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on 22 July 2017
I found it very hard going to read about a technique which is ultimately essentially very simple only got through 10% ot.
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on 8 October 2009
A number of books attempt to describe what the Alexander Technique (AT) is and why and how it works. Because the method is so subtle (and also because our system gives us sensory spacial feedback that we can't always rely upon) authors on the subject invariably stop short of giving any more than the most basic self-help exercises, or techniques, and advise finding an Alexander Teacher. This Author takes a different approach. By using a number of cleverly interwoven cases, explanations of the way the brain and nervous system operates in terms both of human development, and our day-to-day 'use' of our body-mind, Missy Vinyard manages to explain and give deep insights into the reasons we can't readily correct our own misalignments and body 'mis-use'. She also gives a clear and thorough explanation of how the AT works in both theory and practice, with a lot of material for self-exploration. It's evident that the Author has a deep knowledge and understanding of the way we humans develop, learn and 'operate'. As a teacher of Shiatsu and Qigong I found this book exciting and informative and I'd recommend it to anyone considering embarking on, or engaged in, AT lessons. Also to those in other branches of Complementary Medicine interested in some different perspectives & insights into the way human function and mis-function.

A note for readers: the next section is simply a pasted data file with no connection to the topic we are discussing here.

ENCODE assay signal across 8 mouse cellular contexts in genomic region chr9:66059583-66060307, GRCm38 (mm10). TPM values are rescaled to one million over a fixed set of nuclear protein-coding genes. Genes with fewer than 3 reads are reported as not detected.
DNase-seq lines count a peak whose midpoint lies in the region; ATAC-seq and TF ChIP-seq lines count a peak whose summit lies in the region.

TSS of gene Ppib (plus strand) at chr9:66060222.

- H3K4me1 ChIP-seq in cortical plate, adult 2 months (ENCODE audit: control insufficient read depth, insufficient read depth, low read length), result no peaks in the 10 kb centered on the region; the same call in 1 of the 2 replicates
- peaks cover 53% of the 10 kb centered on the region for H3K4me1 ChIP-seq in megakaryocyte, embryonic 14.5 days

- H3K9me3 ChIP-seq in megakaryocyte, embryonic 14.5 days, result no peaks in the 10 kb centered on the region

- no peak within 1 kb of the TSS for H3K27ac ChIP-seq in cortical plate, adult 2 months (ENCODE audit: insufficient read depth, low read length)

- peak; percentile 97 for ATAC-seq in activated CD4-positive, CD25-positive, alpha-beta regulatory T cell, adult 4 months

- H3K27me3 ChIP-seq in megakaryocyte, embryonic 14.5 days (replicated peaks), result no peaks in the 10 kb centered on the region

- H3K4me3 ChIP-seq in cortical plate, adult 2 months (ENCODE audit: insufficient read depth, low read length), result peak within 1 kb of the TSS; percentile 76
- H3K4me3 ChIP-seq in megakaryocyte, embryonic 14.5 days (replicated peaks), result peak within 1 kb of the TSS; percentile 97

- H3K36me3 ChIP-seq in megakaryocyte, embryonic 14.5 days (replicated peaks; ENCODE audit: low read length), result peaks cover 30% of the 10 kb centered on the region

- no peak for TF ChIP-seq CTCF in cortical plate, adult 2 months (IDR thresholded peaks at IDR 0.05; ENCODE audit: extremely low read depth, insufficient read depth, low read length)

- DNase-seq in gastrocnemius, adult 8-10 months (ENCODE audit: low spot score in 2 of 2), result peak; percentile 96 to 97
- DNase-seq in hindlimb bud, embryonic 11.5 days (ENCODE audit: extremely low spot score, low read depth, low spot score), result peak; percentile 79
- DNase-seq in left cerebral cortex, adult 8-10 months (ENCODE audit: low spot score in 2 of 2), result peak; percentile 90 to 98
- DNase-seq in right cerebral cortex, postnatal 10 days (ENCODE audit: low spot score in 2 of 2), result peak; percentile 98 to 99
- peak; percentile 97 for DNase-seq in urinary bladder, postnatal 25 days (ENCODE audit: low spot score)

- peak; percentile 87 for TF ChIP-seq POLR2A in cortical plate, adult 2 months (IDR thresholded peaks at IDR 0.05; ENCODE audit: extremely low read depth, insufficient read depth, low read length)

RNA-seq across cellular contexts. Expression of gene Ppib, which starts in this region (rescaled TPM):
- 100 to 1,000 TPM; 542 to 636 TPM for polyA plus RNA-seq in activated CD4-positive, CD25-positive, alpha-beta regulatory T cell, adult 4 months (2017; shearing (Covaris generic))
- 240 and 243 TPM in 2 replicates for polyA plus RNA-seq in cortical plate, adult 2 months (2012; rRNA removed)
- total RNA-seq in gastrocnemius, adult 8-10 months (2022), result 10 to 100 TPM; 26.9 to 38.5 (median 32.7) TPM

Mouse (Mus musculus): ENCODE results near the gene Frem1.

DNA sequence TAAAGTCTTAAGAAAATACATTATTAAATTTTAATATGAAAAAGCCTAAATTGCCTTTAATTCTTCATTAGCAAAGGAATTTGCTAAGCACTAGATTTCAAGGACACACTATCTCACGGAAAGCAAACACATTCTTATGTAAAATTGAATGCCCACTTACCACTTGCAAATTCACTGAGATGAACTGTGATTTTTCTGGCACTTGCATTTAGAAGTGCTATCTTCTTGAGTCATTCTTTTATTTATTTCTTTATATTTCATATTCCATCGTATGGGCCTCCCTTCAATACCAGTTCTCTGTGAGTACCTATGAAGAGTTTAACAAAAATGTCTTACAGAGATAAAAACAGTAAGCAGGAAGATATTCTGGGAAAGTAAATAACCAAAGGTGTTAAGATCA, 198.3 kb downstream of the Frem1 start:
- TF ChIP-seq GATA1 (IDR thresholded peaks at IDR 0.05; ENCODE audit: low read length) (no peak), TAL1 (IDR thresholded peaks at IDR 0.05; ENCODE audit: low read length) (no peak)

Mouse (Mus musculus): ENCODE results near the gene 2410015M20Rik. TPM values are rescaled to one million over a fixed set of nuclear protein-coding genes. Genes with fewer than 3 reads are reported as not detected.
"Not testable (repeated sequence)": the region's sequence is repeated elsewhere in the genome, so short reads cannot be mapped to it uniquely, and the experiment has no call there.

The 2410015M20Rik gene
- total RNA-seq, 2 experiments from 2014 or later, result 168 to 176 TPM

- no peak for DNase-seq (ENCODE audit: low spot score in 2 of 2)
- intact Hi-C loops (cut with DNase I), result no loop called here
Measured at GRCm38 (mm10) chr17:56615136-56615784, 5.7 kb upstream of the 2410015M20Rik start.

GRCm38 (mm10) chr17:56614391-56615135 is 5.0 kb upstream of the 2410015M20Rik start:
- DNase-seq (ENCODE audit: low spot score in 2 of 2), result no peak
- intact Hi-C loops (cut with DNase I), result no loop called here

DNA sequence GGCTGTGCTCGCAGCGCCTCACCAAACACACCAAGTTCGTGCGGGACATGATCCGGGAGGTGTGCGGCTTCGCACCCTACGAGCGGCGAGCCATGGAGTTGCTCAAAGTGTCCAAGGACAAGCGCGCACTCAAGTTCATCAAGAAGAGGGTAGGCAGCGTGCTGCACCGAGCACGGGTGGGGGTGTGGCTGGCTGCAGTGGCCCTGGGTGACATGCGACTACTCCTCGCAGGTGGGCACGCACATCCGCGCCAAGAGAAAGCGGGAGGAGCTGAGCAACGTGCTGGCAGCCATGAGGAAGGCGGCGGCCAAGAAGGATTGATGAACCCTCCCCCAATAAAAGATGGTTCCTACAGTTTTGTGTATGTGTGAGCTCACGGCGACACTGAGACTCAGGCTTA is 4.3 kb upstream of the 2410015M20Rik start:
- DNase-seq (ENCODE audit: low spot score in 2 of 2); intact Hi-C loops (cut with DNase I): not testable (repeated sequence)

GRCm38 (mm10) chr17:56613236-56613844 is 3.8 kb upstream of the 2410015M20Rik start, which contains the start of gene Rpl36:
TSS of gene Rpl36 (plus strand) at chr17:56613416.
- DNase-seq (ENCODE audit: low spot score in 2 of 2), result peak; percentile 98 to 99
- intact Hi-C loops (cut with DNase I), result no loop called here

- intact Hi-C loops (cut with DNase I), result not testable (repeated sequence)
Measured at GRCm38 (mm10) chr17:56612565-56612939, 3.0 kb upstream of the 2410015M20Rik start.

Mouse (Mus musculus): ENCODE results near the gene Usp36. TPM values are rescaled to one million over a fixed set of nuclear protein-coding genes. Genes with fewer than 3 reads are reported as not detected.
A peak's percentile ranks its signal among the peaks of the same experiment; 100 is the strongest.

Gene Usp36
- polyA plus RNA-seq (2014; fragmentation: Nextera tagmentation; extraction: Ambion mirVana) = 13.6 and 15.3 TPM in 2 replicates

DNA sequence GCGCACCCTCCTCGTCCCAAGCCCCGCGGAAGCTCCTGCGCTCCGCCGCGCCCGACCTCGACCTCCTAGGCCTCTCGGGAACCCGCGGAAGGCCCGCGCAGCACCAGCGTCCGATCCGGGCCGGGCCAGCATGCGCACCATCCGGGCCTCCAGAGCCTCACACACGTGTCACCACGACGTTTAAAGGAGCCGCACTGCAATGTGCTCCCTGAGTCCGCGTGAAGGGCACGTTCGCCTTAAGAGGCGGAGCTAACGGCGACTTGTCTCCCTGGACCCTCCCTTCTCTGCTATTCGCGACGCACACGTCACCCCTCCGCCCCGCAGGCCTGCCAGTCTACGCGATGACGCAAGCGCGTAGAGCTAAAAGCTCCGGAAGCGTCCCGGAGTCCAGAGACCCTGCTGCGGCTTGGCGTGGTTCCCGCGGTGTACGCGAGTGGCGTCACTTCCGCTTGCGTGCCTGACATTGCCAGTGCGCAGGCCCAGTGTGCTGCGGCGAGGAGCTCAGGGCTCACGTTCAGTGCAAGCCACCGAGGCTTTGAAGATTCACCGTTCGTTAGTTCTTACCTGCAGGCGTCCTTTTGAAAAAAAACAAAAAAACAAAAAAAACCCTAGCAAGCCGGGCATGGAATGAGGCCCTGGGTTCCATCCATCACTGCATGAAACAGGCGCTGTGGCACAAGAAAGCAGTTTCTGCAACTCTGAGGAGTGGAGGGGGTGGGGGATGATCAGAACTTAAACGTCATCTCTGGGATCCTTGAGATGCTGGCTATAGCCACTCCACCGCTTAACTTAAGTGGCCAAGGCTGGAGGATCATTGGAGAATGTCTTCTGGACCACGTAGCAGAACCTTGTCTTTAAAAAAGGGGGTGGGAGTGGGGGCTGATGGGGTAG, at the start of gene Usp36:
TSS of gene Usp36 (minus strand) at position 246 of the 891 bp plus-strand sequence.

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on 25 January 2016
I choose this book over other books on the subject due to the high customer rating.
My preference would be for the book to have lots of photos showing postures of how and how not to do to move, stand, live.
On first glance and without reading it at all yet. I want to give my first impression.